Here are some of my favorite:

RENT SHORT-TERM. If it’s a seller’s market, take a short-term approach. Put your house up when the market is in your favor and simply rent somewhere until you figure out what you want to do long term. Renting allows you to get a more realistic sense of exactly how much space your family requires and also gives you time to reflect on things like outdoor space or garage space, two amenities you may change your opinion about if you do without for a few seasons.

RENT LONG-TERM. Some of my clients have always wanted a home at the beach or in the mountains but keeping up their big house prevented them from buying a second home. Renting a smaller home or apartment in the area can free up some money for a down-payment on that place in Woodstock. Even if your new rent is close to your old mortgage payment, there is often plenty of savings when you no longer have to maintain your big house.

BUY A CONDO IN THE AREA. Many down-sizers have enough equity in their house to buy a condo for cash, leaving only the monthly property taxes and association fees. Condo owners usually enjoy far fewer home maintenance fees with shared services like lawn care, snow removal. Many developments have clubhouses or a swimming pool for entertaining. There are also several new-ish Adult Only communities nearby that cater to empty nesters with an on-site social coordinator and plenty of stuff to do (most including wine!).

BUY A SMALL HOUSE IN A NEIGHBORING TOWN. I know I sing the praises of Montclair’s walkability until I’m blue in the face, but there are plenty of other towns that offer a similar NYC commute and are walkable to restaurants and shopping. The houses are typically less expensive, the taxes are less, and you’re still a 10-minute drive from all your favorite places to go. It’s worth taking a look at what your money can buy right around the corner!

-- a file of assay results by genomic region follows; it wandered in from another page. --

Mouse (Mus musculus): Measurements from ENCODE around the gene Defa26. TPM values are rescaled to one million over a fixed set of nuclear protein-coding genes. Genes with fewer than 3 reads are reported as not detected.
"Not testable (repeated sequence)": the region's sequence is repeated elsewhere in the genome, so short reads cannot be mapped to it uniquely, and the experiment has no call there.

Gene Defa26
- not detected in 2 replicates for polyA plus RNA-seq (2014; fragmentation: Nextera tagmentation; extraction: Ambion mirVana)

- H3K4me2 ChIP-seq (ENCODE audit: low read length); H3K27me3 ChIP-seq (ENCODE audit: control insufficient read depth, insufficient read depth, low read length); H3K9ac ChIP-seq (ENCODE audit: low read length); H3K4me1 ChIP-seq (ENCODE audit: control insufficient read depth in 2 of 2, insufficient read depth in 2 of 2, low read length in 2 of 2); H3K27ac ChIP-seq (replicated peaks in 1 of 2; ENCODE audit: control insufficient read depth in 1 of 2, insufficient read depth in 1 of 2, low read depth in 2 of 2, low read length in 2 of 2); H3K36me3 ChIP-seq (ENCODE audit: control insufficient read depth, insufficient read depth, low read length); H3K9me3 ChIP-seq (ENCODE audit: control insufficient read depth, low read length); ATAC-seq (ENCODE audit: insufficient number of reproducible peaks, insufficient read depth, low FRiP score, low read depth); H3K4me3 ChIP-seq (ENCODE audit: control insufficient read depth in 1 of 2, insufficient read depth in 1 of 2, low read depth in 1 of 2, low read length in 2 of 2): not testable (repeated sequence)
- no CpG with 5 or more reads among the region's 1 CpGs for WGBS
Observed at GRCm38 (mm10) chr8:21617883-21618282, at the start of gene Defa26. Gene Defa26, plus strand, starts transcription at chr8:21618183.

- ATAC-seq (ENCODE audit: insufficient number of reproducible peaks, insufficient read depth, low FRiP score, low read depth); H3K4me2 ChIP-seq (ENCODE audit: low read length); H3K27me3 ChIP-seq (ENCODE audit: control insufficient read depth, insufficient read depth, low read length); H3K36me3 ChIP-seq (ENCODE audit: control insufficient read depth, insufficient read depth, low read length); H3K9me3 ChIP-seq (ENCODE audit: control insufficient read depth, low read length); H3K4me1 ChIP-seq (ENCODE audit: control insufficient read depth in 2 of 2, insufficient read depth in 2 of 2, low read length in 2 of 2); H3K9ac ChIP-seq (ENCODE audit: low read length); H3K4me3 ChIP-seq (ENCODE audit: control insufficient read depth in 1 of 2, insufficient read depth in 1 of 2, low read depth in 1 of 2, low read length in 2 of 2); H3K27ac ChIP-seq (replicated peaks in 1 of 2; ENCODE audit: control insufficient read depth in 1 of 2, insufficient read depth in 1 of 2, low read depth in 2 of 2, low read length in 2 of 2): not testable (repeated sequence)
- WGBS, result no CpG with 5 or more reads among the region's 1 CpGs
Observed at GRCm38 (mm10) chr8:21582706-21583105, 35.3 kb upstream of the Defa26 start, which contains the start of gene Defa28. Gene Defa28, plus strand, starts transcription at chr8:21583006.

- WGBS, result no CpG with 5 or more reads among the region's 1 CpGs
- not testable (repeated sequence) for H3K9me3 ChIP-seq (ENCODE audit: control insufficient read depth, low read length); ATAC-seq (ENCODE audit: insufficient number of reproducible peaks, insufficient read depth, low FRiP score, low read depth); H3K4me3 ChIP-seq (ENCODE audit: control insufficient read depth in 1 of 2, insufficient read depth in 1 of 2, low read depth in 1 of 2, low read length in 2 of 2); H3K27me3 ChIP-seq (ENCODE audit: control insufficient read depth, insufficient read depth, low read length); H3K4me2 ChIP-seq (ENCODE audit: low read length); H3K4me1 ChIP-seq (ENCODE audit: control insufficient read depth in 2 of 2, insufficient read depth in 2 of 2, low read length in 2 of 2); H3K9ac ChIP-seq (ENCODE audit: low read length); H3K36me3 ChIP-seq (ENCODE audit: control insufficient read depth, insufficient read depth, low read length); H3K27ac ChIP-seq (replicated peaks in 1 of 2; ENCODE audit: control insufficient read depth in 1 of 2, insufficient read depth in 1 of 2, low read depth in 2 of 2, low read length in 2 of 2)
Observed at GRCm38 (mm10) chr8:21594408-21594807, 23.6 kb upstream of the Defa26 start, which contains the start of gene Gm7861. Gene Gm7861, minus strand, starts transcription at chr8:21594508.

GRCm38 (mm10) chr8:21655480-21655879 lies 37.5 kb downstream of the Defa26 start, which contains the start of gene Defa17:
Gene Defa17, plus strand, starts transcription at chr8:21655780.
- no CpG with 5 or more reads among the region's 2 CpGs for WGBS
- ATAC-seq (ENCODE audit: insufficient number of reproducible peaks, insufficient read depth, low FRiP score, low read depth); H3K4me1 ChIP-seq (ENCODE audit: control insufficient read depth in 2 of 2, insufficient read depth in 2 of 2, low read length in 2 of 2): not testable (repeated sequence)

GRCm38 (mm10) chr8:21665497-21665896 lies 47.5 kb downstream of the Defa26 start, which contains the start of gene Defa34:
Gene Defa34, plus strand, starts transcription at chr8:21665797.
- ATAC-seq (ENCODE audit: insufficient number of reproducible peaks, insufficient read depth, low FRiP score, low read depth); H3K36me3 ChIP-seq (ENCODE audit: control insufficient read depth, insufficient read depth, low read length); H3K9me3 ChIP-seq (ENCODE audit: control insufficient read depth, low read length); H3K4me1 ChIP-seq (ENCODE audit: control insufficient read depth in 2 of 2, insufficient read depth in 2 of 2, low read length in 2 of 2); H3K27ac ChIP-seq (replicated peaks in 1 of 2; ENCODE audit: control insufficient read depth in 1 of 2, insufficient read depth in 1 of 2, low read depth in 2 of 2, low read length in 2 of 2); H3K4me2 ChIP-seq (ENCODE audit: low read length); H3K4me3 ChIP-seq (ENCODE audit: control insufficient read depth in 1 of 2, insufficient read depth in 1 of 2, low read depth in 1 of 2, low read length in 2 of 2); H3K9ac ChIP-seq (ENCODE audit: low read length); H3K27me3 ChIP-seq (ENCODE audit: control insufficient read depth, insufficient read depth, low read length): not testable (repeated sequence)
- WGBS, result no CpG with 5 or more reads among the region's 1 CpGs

BUY A MULTI-FAMILY HOME. One of my client’s just did this as soon as his son graduated college. His portion of the house was a good size, he still had a yard and garage, and he now has income. Few people realize that close to 40 percent of Montclair residents are renters, a fact that is not evident because many of the rentals look like single family homes from the street. If you are loathe to give up the charm of an older house, you may not have to! Plus, sometimes you can even end up with a sweet front porch. 

I’d love to help you figure out your best down-sizing option – or anything else you may want to talk through. Give me a call: 973-809-5277

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Shopping (on foot) In Montclair

At the end of this summer, we moved to the heart of “Uptown.” By “we,” I mean Keller Williams Real Estate, and by “Uptown,” I mean the northernmost shopping district of Montclair’s five retail hubs.